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List of Nine Inch Nails band members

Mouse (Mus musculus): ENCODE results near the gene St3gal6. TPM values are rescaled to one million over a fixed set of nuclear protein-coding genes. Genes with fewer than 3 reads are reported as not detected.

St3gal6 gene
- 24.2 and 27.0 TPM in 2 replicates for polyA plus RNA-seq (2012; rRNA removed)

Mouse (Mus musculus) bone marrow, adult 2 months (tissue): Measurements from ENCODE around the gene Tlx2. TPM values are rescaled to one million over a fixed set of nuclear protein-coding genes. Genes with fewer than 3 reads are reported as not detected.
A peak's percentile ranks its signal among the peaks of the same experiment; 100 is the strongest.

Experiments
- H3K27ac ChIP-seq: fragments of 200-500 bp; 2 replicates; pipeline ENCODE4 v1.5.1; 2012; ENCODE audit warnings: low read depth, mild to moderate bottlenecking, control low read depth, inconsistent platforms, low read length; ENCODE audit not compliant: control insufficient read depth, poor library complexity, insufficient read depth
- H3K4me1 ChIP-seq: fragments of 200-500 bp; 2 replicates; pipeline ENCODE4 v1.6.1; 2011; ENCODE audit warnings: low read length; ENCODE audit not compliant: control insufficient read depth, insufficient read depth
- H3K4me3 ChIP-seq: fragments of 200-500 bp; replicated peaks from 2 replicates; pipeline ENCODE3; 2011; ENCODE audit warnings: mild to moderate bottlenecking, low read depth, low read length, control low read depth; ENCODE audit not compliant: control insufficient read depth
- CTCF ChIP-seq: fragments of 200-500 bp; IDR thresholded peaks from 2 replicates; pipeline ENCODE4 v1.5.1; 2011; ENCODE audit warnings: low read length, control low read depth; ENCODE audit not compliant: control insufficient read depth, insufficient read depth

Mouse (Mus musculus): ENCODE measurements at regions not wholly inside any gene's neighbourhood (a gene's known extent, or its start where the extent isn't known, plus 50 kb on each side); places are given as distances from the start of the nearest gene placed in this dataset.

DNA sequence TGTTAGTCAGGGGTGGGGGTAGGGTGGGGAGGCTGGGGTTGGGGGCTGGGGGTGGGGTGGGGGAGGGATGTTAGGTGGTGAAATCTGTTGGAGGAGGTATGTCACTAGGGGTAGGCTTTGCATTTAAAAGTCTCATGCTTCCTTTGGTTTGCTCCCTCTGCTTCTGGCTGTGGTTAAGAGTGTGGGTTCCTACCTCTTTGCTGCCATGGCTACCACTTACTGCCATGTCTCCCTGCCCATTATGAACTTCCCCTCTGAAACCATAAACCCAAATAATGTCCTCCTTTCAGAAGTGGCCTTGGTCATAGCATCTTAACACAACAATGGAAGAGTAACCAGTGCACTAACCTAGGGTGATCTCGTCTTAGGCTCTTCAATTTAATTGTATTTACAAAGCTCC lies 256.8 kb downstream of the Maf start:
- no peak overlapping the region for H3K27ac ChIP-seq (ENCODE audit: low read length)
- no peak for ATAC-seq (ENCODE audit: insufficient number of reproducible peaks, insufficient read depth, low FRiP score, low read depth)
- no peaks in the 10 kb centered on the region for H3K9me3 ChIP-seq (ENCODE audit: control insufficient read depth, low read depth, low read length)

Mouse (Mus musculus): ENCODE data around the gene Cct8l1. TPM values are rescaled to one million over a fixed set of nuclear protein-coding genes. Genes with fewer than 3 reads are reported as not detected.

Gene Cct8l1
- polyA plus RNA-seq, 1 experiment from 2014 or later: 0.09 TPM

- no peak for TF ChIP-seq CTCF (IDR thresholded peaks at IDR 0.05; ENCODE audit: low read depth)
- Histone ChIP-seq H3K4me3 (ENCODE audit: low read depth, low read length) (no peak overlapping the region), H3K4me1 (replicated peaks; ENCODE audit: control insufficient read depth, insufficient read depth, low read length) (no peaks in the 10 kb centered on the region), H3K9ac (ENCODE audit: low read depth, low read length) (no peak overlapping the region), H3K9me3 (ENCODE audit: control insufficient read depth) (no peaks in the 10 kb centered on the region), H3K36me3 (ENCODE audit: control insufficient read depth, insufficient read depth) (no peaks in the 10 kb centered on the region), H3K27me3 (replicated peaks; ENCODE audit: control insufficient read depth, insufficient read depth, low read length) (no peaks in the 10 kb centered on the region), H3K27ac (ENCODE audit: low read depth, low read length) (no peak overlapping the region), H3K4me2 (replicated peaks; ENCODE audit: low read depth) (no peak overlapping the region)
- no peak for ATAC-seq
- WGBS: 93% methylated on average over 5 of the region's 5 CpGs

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Nine Inch Nails live performances.

Source: Wikipedia